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Ear has three regions - Ears and Hearing Waves are...

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Anatomy of the Ear * Ear has three regions * outer * middle * inner * outer and middle are concerned with the transmission of sound to the inner ear * inner ear converts sound to fluid motion and then to electrical impulses (action potentials) The Physiology of the Ear Outer Ear * Auricle (pinna)- flap of elastic cartilage * External auditory canal * Tympanic membrane (eardrum)- semitransparent thin fibroelastic connective tissue membrane, covered by epidermis on the external side and a simple low cuboidal mucous epithielium on the inner side External Auditory Canal Middle Ear * Ossicle s (malleus, incus, stapes) * Oval window * Round window * Opening into the Eustachian tube Inner Ear * Vestibular apparatus for balance and equilibrium * Cochlea for hearing Sound * Results from the motion of air molecules which oscillate. * Compression and rarefaction with ea. pressure pulse --> pressure waves. * Sound waves travel in all directions from their source.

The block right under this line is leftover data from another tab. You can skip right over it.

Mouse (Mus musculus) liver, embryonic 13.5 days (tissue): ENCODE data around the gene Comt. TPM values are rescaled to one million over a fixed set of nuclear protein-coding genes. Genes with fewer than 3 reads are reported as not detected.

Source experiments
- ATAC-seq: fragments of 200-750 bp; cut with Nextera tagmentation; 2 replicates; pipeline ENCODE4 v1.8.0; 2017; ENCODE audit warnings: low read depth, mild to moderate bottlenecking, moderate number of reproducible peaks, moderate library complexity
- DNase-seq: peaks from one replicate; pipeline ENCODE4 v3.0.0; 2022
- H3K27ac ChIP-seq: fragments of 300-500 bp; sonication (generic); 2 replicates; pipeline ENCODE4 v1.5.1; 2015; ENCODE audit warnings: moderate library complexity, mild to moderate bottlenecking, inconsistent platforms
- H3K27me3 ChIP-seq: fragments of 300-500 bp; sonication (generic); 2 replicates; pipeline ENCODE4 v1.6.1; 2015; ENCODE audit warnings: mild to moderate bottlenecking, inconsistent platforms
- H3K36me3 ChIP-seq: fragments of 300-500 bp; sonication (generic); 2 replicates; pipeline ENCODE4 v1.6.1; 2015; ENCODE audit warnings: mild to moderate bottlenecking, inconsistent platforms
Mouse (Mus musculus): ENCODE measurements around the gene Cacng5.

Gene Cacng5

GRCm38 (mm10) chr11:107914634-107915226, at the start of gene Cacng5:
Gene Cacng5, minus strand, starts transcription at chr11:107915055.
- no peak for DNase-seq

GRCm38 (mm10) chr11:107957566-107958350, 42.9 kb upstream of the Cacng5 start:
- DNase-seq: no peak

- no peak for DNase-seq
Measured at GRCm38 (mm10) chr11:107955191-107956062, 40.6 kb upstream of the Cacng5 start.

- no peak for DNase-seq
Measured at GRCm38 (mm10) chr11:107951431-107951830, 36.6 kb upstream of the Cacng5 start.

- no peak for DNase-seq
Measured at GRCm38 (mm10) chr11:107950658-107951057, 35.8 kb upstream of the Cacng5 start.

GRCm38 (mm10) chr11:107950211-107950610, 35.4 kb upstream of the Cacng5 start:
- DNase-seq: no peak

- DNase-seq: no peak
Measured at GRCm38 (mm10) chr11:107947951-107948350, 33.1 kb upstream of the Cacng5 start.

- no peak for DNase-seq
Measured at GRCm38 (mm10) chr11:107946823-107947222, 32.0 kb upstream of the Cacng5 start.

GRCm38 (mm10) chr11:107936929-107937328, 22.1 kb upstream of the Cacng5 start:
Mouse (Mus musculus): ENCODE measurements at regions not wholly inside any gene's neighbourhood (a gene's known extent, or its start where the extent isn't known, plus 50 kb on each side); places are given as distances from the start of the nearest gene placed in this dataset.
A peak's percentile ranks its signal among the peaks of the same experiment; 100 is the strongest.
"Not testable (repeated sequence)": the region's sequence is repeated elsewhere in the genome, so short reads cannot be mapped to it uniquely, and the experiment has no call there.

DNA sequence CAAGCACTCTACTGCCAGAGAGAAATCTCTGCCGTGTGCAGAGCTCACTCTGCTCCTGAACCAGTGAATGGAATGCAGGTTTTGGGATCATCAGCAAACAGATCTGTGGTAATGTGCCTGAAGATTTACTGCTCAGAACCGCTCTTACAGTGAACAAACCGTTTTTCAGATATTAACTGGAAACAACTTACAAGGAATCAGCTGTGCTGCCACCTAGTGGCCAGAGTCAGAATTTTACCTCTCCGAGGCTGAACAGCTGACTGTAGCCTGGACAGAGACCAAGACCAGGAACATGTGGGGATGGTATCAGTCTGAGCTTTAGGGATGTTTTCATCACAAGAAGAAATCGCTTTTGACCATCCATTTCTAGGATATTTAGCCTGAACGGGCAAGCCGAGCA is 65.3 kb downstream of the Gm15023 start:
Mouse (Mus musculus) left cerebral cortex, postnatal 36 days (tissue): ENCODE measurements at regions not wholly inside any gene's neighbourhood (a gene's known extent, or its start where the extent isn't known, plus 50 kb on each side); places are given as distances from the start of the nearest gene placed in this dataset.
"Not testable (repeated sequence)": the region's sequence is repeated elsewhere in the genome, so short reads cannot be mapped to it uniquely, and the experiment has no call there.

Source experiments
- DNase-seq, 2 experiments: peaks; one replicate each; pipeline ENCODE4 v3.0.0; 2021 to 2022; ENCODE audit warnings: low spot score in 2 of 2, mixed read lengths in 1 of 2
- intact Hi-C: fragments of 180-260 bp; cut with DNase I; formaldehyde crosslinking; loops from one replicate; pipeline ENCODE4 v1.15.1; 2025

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Unformatted text preview: Ears and Hearing * Waves are characterized by frequency and intensity. * Frequency: * Measured in hertz (cycles per second). * Greater the frequency the higher the pitch. * Intensity: * Directly related to amplitude of sound waves. * Measured in decibels. Outer Ear * The shape of the outer ear (auricle) increases the intensity of the intermediate frequencies: those that are most important for preception of speech sounds * Sound waves are funneled by the auricle into the external auditory meatus. * External auditory meatus channels sound waves to the tympanic membrane. * Increases sound wave intensity. Anatomy of the Ear Middle Ear Bones * The ossicles (the smallest bones in the bondy) amplify the sound 20 X due to leverage * advantage: sensitivity to soft sounds *-disadvantage; possible damage to sensory cells from loud sounds...
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